Remember meForgot password?
    Log in with Twitter

article imageA military veteran's view on proposed gun restrictions Special

By Greta McClain     Jan 22, 2013 in Politics
In the wake of the Sandy Hook school shooting, calls for stricter guns laws have echoed throughout the United States, prompting the President to announce his plan to curb gun violence.
Last week, President Obama signed 27 Executive Orders aimed at reducing gun violence. He also announced plans to push for regulations that would require Congressional approval. Those plans include reinstating the assault weapon ban, restoring the 10-round limit on ammunition magazines, increasing the availability of mental health services and requiring background checks for all gun sales.
As reported by Digital Journal, the President said military-style assault weapons that are "designed for theater of war have no place in a movie theater."
Digital Journal wanted to get the opinion of someone who is not only a war veteran, but who is also a gun owner and advocate.
I spoke with a former Marine who was deployed in Iraq for two tours of duty. He is a gun owner and a strong supporter of the Second Amendment. He was asked specifically what he thought about of the President's assault weapon and high capacity magazine proposals.
Digital Journal: How do you feel about the President's views on banning military-style assault weapons and limiting high-capacity magazines?
C.C.: Assault weapons were invented for military use. There is no reason why an everyday citizen needs an assault weapon. Long before the school shooting in Connecticut, I have said we should go back to the assault weapon ban that was in place several years ago. I can see where law enforcement can benefit from carrying assault weapons, knowing what they can face sometimes, but saying anyone can own one is crazy. Who needs an assault weapon to protect their home or go hunting?
I am not a big hunter, but I know what those rifles can do, even when not fully automatic. I would think if you are an avid hunter you would like to have the animal pretty much intact.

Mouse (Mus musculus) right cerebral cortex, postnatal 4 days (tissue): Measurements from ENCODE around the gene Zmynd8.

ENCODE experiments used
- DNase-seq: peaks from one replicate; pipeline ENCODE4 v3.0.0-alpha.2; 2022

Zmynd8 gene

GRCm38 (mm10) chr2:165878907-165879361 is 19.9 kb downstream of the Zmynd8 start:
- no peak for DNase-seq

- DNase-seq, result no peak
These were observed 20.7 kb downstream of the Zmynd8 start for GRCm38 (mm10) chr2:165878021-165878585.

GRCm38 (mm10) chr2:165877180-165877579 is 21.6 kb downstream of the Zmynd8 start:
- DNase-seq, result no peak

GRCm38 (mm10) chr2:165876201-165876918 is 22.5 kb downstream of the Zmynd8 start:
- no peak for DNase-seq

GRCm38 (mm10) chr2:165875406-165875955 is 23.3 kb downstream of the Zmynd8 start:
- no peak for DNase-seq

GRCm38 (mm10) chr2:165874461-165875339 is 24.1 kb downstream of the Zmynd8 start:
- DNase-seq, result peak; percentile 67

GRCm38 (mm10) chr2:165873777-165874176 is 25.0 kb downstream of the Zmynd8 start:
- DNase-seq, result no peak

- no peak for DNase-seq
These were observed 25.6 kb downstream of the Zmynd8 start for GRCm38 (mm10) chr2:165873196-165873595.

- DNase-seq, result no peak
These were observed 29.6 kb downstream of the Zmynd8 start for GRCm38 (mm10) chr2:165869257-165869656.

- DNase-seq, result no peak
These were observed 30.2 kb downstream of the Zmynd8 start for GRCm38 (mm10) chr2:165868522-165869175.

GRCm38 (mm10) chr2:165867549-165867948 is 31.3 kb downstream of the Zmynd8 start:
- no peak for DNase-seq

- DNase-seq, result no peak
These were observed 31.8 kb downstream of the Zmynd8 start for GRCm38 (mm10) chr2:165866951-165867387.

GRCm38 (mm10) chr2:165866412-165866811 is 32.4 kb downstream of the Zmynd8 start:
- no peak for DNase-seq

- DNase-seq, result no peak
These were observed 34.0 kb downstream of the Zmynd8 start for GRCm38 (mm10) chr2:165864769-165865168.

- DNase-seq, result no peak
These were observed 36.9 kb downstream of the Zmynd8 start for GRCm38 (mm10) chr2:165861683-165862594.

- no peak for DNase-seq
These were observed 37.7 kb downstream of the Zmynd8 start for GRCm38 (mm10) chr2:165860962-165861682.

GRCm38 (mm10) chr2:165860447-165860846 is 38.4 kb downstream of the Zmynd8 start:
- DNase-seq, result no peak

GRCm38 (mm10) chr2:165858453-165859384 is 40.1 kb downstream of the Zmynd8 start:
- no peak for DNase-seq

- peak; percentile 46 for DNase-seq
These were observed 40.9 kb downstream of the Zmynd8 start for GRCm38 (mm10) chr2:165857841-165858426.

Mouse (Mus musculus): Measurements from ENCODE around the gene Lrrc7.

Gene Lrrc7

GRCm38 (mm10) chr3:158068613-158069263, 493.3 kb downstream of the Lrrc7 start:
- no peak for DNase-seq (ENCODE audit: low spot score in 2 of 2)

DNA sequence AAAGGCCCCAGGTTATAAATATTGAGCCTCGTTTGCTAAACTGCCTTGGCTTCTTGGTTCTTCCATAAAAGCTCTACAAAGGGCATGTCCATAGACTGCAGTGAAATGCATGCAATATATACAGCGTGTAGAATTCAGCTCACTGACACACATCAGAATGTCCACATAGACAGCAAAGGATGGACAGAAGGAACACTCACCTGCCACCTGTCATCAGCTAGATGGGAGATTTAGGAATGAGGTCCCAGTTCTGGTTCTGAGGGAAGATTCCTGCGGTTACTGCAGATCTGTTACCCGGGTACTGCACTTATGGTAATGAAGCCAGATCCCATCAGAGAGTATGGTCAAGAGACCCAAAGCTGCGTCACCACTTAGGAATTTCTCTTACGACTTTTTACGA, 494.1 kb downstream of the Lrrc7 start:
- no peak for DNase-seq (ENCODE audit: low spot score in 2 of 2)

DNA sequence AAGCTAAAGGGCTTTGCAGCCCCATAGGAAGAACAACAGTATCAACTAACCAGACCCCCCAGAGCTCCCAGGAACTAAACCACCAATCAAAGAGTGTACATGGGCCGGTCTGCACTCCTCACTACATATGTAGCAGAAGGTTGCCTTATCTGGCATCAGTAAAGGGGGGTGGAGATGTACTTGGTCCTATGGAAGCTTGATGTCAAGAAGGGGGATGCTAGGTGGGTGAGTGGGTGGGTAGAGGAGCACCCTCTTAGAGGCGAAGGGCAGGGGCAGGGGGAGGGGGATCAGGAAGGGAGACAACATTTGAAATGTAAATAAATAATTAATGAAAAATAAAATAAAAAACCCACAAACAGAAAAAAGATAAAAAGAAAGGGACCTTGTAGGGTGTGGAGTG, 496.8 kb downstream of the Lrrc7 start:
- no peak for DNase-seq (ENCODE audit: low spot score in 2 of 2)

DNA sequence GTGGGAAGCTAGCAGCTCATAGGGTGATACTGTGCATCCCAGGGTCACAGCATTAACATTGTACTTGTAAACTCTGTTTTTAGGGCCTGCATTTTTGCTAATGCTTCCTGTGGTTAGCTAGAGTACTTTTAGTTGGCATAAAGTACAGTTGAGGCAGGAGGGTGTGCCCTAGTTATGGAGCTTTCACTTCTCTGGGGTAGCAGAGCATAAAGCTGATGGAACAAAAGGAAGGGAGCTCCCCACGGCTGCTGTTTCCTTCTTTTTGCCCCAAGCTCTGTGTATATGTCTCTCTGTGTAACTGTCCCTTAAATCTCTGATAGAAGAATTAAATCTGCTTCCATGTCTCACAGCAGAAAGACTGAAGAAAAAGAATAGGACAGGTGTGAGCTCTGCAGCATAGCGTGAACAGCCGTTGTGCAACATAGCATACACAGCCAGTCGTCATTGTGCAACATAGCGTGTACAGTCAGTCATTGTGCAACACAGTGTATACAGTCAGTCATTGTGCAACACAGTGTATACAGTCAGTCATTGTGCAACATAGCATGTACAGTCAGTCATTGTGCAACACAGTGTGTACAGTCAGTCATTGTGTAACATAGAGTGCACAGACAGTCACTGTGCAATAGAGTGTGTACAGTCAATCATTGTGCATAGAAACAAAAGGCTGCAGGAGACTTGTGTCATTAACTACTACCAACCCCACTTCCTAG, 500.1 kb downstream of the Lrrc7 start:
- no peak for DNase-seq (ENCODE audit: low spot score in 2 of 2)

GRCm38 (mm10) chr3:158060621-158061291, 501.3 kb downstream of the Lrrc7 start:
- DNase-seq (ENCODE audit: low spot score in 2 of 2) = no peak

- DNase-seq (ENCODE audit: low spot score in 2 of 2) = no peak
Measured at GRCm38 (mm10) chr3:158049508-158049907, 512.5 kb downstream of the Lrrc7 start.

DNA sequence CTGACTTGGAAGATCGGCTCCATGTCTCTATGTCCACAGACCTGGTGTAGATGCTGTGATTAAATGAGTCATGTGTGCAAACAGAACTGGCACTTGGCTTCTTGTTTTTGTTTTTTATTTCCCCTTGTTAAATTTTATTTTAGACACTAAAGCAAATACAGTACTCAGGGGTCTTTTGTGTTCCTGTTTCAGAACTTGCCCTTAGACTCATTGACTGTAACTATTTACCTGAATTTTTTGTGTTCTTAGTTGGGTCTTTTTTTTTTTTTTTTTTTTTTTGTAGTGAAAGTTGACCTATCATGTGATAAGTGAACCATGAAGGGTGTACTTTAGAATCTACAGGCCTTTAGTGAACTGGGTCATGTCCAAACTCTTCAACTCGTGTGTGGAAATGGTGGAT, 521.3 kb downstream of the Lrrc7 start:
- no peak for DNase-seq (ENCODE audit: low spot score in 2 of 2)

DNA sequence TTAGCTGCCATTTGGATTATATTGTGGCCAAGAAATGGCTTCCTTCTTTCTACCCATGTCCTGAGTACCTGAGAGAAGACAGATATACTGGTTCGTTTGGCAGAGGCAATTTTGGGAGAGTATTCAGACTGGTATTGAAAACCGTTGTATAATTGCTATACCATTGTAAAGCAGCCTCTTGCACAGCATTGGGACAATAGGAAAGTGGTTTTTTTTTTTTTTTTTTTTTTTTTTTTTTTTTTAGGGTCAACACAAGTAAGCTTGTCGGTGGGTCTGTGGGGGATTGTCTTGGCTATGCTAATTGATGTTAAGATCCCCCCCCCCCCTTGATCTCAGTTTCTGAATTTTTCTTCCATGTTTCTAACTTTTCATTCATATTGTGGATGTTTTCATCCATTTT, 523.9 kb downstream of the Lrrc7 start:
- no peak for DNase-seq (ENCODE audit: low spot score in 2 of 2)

If you are such a bad shot you feel you need an assault rifle with 100 rounds to keep your family safe, your best bet would be to get a shotgun loaded with buckshot. You can pretty much be a horrible shot and still hit the target that way.
Digital Journal: So you would support a ban on assault style weapons?
C.C.: Absolutely. I am a Marine, not active duty anymore, but once a Marine, always a Marine. Even as a Marine I don't own an assault weapon or high capacity magazines. There is no need for me to have them unless I am on patrol in the desert and know there is a possibility of getting into a firefight.
Digital Journal: I take it you would also support a ban on high capacity magazines. Am I correct in that assumption?
C.C.: As far as high capacity magazines, there is no need for anyone to own one if you aren't in the military or a police officer. If you are too lazy to reload your gun at the firing range, then you are probably too lazy to learn how to properly handle a weapon in the first place. If you think you need that many rounds to stop a burglar, well, that leads me back to my shotgun comment. If you can't hit whatever animal you are hunting with the first two or three rounds, you're out of luck anyway because it has long since run off.
Digital Journal: So can I safely assume you have no problem with stricter gun regulations?
C.C.: I have no problem with regulations on assault weapons and high capacity magazines. Now, if you tell me that I can't have my 9mm or my .45 caliber, my rifle or my shotguns, then we will have a problem. The Second Amendment protects our right to bear arms and I agree with that 100 percent. But it is not unreasonable to have common sense restrictions on the types of arms civilians can own. Hand grenades and grenade launchers are considered small arms, but do you think anyone other than the military should have them? Of course not, we have restrictions on them and I think we should have restrictions on assault weapons too.
Digital Journal: You say that you are a strong supporter of the Second Amendment. Are you a member of the NRA?
C.C.: Yes, I am a member of the NRA and I have been since I was 18-years-old. My father is a career Army man and he is a member of the NRA too. But just because I am an NRA member and supporter of our right to bear arms does not mean I agree with everything the NRA says. Lately the NRA, or at least their vocal leadership, have lost every shred of common sense they ever had. We have got to start using common sense. Military style weapons and magazines belong in the hands of trained military personnel, not every Joe Blow that thinks he needs one to be cool and tough. But the NRA and some other pro-gun groups are trying to claim the 2nd Amendment protects our rights to own any type of arm. If that's the case, why can't granny down the street have a grenade launcher? Heck, they talk about nuclear arms. If it's an arm, can I keep a couple stockpiled in my garage? Common sense people, common sense.
More about Gun control, Gun restrictions, Gun laws, Assault weapons, assault weapons ban
More news from
Latest News
Top News